I felt like the film really addressed the ways in which we can judge parents. Clearly the town blames Lee for the accident that took the lives of his children. This is hammered home when he has a close call making dinner – he passes out and wakes up to an angry fire alarm. Some may see this as further evidence of his negligence, but who among us hasn’t made a similar mistake? Either way, it seems to be a catalyst for him giving up guardianship. Maybe it’s that his own self-doubt will never abate. One mistake proved fatal to his young family, and it’s clear that society has judged him harshly for it, perhaps because it makes us feel more insulated from our own mistakes. What really slapped me in the face though was when Lee is trying to make awkward conversation with Patrick’s girlfriend’s mother. I think she knows what is most likely going on in her daughter’s bedroom and she says something like “At least we know where they are.” Lee, however, knows damn well that kids are not necessarily safer in their own homes. No wonder he couldn’t get the conversation back on track. Even the most banal things paralyze him with fear. Remember how he overreacts when his nephew tries to exit the truck at the hospital when Lee thought he was meant to drive off? He admits that he just “gets scared” and his mind immediately goes to the worst possible scenario. In part, parenting often means confronting those fears. We try to keep our children safe but have to come to terms with the fact that we won’t always be there. Lee could have changed his mind just 10 minutes into his walk; 30 minutes later, his kids were dead. When he gets the phone call about his brother, he rushes to the hospital only to discover that Joe died an hour ago. He didn’t make it back on time. He wasn’t there. He couldn’t save him. There are so many near misses. But his reaction here is so real and raw. Do you think this sets the tone for the film? Does it foreshadow some of the later revelations?

One thing that I found very profound and very interesting is that the movie levels diseases. Three main characters suffer from disease: Kyle Chandler’s character from congenital heart disease, Casey Affleck’s from depression, and Gretchen Mol’s from addiction. None of them can “beat it.” But just as in real life, sympathy is usually only given to physical illness, whereas mental illness is stigmatized, and certainly here Joe is practically remembered as a saint whereas the other two are vilified.

We’re used to happy endings, or at least hopeful ones, but this one does little to console us. The ending is a bit abrupt, and just as bleak as the rest of the movie. Lee has sentenced himself to returning to the prison cell he’s built for himself. The only difference is that now he’s maybe possibly open to visitation. But could it have ended any other way?

 

In addition to discussing these points in the comments, feel free to ask your own questions, and to link to your own reviews.

 

 

Trash We Watched on the Weekend

It’s fairy-tale week here at Assholes Watching Movies. Tomorrow night we’re taking our grumpy butts over to the Coliseum to watch Cinderella, live-action in all her glory.

Our friend Wanderer challenged us this week to name our favourite live-action fairy tale adaptations. As usual, we Assholes like to do our homework, so this weekend Matt, Sean, and myself made several pitchers of martinis and settled in for some “classics.” For those of you with strong stomachs, we live-tweeted the experience @assholemovies . For the rest, here were our thoughts:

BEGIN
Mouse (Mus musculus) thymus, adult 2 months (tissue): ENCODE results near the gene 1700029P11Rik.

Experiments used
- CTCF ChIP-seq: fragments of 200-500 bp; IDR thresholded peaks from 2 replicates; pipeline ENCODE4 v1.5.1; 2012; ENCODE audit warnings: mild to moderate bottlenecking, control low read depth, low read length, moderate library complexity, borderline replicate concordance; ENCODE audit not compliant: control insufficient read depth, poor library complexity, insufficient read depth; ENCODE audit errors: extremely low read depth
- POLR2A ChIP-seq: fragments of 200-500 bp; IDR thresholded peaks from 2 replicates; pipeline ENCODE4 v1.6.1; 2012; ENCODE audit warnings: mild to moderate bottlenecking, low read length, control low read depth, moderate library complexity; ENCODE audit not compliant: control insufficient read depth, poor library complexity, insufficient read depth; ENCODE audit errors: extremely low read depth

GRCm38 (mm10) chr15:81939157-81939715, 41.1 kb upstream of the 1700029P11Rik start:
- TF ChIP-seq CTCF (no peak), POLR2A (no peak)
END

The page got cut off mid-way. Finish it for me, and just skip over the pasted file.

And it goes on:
The NeverEnding Story (1984): Turns out, Matt and I have not seen this one; we were thinking of the sequel the whole time. We had to pause the movie 4 minutes in to have a lengthy discussionuntitled about Jonathan Brandis. Anyway, the first one is about a little boy who hides from the world (and his bullies!) and reads the day away, becoming involved in this magical book. The story follows Atreyu, another little boy, but also the brave warrior who must save The Childlike Empress of fictional Fantasia and gets to ride a dragon who looks like a dog named Falkor while doing (fair trade though, he did lose his horse, who Matt felt was a better actor than the kid). Sean, who is much, much older than Matt and I,  still considers this a beloved film from his childhood (he probably watched it on a projector while eating the lead paint chips from his crib) and can still sing the theme song (rather badly, no many how many martinis he’s had, or we’ve had). There were big stone boobs in it though, so you can’t really blame the guy: it’s probably where his little fixation started.

LadyHawke (1985): I still have no idea why it’s called Ladyhawke and not Manwolf, because this tale is about both. Michelle Pfeiffer stars as the eponymous lady who turns into a hawk, cursed by an angry bishop to be forever separated from her lover, who happens to turn into a wolf just ladyhawkeas she takes human form. But don’t worry, bumbling, baby-faced Matthew Broderick doing a terrible Middle Ages accent to the rescue! In this movie, Matt was more critical of the animals’ performances. He really felt that the birds all seemed downtrodden and perhaps just too starstruck to turn in good work – and it turns out, he was right! An animal handler said they actually had to replace one hawk because he was so chuffed about sitting on Blade Runner’s arm, he ruffled his feathers and looked more like a chicken. So: score one, Matt.

Freeway (1996): The movie Reese Witherspoon is trying to get expunged from IMDB. It’s supposedly a retelling of Little Red Riding Hood, where Red belongs in juvy, her mama’s a 16grandma17whore, her grandma lives in a trailer park, and “Mr. Wolverton” (Keifer Sutherland) is a serial killer with a preference for spilling white trash blood. It’s so crude and crass it carried an NC-17 rating – and really fouled up our Twitter feed! Still debating who had the better line. Reese: “My ex-husband’s parole officer hasn’t even been born yet” or Keifer: “Don’t be offended by my next question, but did your stepfather ever molest you?” You can’t make this stuff up!